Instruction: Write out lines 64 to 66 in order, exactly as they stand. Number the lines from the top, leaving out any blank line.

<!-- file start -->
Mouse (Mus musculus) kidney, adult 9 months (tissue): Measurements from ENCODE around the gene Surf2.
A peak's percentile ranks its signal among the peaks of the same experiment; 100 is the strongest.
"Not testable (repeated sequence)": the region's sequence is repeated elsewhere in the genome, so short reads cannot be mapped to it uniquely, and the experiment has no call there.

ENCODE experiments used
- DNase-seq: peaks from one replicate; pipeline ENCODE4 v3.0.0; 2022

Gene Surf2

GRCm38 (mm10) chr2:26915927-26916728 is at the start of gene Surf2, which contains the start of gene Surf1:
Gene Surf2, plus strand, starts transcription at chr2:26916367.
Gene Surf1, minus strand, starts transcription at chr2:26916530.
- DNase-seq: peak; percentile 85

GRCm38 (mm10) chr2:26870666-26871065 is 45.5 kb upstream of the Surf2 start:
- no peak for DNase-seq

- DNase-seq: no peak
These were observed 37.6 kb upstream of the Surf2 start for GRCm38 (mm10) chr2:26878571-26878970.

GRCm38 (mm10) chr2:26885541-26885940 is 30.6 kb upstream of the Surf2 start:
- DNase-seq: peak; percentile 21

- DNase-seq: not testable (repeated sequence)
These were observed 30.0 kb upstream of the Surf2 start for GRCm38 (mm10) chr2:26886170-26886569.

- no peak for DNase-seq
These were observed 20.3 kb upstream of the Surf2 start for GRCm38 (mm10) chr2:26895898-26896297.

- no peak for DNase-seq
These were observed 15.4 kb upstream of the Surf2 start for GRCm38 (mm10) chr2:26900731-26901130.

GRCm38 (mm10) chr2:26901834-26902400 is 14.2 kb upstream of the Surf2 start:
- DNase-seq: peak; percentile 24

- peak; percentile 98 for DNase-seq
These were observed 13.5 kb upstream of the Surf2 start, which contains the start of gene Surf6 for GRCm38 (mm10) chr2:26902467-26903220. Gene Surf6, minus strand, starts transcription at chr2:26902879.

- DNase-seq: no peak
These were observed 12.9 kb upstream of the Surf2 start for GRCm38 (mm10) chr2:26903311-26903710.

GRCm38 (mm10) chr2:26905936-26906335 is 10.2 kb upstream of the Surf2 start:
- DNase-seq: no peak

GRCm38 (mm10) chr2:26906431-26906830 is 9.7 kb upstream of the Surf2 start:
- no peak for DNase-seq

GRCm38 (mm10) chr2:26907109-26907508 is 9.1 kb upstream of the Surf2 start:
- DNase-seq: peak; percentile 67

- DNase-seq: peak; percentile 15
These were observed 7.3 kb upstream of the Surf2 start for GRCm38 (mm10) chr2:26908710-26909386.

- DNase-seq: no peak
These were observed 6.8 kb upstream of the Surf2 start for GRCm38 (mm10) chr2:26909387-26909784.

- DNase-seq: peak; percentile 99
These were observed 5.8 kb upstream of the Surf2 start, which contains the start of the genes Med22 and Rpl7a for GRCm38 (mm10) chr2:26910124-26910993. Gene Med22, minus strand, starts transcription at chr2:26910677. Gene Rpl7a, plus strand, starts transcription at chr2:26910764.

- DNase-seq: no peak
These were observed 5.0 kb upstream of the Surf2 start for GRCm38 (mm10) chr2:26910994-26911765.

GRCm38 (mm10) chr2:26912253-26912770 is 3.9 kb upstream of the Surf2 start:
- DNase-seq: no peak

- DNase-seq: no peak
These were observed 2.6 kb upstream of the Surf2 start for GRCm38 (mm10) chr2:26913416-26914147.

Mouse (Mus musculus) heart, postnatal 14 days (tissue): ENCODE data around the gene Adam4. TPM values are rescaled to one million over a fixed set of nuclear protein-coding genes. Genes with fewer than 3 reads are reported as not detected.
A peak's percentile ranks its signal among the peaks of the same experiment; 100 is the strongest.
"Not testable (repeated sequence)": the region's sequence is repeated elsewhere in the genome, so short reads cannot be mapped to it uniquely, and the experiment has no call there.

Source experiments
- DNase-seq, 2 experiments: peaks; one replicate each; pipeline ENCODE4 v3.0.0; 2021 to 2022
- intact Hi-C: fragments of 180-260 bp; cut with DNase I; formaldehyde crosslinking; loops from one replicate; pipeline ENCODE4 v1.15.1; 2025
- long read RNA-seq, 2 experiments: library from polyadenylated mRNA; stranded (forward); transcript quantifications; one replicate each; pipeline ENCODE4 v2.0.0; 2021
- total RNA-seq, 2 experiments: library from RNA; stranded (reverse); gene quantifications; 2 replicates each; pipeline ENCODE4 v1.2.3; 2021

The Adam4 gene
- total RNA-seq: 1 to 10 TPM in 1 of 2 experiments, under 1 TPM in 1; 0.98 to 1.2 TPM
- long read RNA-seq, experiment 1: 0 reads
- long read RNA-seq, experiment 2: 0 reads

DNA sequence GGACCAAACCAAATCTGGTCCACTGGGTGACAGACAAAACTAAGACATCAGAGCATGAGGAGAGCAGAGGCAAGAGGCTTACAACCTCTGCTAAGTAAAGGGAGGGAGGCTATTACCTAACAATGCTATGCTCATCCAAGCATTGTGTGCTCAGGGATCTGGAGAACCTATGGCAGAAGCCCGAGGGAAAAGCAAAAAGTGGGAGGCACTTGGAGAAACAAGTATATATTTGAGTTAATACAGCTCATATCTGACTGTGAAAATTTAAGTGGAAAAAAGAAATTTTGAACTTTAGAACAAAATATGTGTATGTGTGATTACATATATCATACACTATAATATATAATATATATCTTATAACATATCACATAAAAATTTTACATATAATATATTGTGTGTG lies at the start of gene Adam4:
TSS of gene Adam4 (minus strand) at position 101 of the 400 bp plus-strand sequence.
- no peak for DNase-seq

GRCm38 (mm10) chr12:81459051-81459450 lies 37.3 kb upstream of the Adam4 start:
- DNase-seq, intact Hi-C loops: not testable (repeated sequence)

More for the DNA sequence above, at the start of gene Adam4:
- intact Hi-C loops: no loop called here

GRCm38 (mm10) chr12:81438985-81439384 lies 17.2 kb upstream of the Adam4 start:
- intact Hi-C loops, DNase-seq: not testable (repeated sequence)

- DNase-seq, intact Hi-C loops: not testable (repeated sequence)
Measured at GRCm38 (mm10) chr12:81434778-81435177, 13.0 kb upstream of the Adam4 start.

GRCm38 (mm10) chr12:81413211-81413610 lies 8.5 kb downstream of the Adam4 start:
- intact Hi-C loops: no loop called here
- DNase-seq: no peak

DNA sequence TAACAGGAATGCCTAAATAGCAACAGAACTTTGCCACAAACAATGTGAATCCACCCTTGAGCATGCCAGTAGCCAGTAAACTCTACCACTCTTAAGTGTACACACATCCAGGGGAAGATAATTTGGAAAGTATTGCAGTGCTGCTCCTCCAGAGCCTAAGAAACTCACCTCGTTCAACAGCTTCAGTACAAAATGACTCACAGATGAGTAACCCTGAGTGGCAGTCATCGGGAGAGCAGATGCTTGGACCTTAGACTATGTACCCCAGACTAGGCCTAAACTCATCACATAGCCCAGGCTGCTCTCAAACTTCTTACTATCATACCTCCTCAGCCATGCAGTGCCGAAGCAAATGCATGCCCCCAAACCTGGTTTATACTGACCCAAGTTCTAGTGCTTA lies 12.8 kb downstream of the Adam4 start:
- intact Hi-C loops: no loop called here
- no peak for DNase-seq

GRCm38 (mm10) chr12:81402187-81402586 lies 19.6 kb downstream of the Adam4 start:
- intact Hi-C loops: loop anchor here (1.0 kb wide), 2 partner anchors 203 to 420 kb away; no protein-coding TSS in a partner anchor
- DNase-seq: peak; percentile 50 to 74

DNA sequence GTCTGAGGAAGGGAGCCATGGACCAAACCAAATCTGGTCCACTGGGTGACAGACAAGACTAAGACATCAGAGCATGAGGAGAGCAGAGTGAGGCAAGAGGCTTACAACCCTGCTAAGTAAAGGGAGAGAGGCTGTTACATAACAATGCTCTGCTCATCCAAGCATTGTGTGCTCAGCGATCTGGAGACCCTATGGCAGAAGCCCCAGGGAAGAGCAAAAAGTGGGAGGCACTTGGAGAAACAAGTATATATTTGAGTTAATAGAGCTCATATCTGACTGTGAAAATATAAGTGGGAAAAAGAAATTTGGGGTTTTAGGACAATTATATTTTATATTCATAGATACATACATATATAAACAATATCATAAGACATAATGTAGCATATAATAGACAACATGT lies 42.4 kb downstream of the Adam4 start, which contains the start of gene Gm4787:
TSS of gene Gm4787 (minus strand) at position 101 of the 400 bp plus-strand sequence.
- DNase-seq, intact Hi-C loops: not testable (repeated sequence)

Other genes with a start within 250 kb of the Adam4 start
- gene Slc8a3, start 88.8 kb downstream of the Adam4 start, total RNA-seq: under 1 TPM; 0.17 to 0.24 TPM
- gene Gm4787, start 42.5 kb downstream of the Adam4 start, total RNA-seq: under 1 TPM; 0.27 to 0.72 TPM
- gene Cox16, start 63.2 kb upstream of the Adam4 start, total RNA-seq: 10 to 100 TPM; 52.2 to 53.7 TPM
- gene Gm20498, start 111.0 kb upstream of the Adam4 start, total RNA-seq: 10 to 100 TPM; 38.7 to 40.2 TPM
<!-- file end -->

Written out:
More for the DNA sequence above, at the start of gene Adam4:
- intact Hi-C loops: no loop called here

GRCm38 (mm10) chr12:81438985-81439384 lies 17.2 kb upstream of the Adam4 start: